She explains the differences between a monitor screen and a printed page. You need to know that to design the correct interface for your portfolio. She also has a full chapter devoted to marketing and copyright issues.

The entire book is scattered with quotes (in friendly green type) from experts and those who have gone before you. The quotes tell you what agencies are looking for in a portfolio, how others have found success at this, what things you can do to streamline the process, etc.
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55 of 57 people found the following review helpful By Sharon Glick on February 20, 2004
Format: Paperback
For several months I searched for an appropriate textbook for a course that I was developing. Several days prior to the deadline for the course outline, "Designing a Digital Portfolio " was published. After reading the book, I realized this was the authoritative text for anyone in a creative field. The book asks and answers all the essential questions. It is perfect for the technological savvy multimedia programmer or for any artist with limited technology expertise. I urge anyone who is even considering developing a digital portfolio to buy this book. Without qualification, this is the most valuable book on the market
Multimedia Portfolio Instructor/Art Institute/Art Institute Online
Subject Matter Expert / Curriculum Development Multimedia Portfolio
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34 of 35 people found the following review helpful By Chartreuse on November 13, 2004
Format: Paperback Verified Purchase
If you set can aside the near 100% focus on digital media (though it is excellent for that kind of format) and not hyperventilate in feeling like you need to come up with Flash or DVDs after reading this, it offers solid points on portfolio content, whatever format you choose.

It covers what should go in, what should not go in, how much should go in, how/if to deal with process pieces, storyboarding,

thematic ties to pull a disparate portfolio together, and sage advice on basics like the kinds of written copy you want to include, such as design briefs, problem statements, and tag lines. It's my favorite book for this effort right now. My husband's, too. I have to pry it off his desk.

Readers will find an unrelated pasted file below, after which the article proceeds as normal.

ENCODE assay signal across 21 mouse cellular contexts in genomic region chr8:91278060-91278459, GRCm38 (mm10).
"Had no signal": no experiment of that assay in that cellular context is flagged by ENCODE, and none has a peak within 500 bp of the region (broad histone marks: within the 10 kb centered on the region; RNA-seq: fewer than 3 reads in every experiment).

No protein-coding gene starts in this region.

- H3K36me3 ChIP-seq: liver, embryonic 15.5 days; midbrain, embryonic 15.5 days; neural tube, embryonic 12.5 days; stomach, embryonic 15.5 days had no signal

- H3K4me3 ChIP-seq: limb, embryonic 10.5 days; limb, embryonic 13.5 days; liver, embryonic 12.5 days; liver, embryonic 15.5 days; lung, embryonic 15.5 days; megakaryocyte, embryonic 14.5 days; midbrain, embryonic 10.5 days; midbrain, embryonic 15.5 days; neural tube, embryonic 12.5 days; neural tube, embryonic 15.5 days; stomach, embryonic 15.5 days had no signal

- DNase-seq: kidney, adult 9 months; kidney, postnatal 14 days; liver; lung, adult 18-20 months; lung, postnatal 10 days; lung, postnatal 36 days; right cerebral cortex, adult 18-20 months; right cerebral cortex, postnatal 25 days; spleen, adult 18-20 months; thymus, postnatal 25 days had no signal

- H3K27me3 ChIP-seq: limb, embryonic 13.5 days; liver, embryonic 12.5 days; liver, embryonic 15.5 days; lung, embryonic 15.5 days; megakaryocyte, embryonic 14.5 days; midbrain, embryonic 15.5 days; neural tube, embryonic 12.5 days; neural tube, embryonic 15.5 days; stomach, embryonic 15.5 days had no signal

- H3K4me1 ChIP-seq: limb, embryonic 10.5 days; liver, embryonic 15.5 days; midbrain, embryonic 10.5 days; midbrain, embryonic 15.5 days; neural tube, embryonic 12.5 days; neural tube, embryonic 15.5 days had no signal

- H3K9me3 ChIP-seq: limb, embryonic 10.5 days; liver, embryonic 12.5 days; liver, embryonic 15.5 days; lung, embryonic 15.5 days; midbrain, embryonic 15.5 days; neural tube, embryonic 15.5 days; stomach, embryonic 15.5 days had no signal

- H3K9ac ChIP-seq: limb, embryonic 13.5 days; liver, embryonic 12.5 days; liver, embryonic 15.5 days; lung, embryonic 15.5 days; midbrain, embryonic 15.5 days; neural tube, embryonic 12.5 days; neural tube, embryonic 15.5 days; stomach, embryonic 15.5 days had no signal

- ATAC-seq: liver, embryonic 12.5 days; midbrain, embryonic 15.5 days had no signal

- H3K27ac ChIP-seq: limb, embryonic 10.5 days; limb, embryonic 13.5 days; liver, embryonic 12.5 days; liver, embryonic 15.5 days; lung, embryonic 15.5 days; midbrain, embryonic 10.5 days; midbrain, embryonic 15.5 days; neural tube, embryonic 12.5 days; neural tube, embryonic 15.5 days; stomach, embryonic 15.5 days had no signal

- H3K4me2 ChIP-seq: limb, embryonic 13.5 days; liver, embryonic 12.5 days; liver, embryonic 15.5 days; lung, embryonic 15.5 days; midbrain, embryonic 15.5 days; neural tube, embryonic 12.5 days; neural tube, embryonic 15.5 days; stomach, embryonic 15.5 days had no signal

It's also savvy when it comes to marketing, so I think it will have a long shelf life in my library for the days when I need to market myself on other things besides landing a job, like marketing my firm.

It has some printed web site design examples which offer visual eye inspiration for printed page layout. It even has great image workflow tips, towards preserving the best image quality with the least needed resolution, that are comprehensible to the lay person as well as meaningful to someone with a high degree of digital photographic processing background.
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7 of 7 people found the following review helpful By Cynthia Ward on May 10, 2009
Format: Paperback Verified Purchase
I read through this book once, just to get an overall feel. I was totally delighted with the quality and the depth of material. I've read many books on portfolios and many more on website design, but all of them together couldn't do what this one book did. I was finally ready to create my portfolio (months later) and prepared to go through it again making detailed notes when, to my deep consernation, the darn thing went missing.

So I just bought another one, started skimming through it and then reading it carefully, making notes. I am again wowed by the sheer amount of information pertinent to what I am trying to do. From detailing what types of pieces make sense for which type of designer (and even helping you figure out which type you really are), to resumes, to how to present yourself and your material, to desiging the site, it's all in there.

Along the way, she sprinkles comments from some of the greats in the field on what they expect. On top of that, there are so many great examples of sites in the book, that it can serve simply as a top notch idea book when you're done building your portfolio.

I can't say enough about how helpful this book has been. Every few sentences, I get a great idea and have to go work on it, so it will take me a while to get all the way through the book a second time. But I know I'll have something that really represents me and what I do best, and what I want to continue doing.
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12 of 14 people found the following review helpful By CWR on February 28, 2006
Format: Paperback Verified Purchase
Most artists can't do everything - usually they are somewhere in the middle of a chain of production responsiblities that don't include the skillsets involved with presenting a portfolio, digital or otherwise. Many points of insider knowledge are invaluable - I was on the cusp of using PowerPoint for my CD portfolio (my wife has strong skills with this) before being warned that this bussiness presentation software's would be viewed with derision by art directors, and that a high resolution version of a website format is the way to go here - this one parcel of knowledge was worth the price of the book alone, but it is far from the only lesson imparted. Highly recommended - it doesn't stray into realms of esoterica for the sake of pagecount.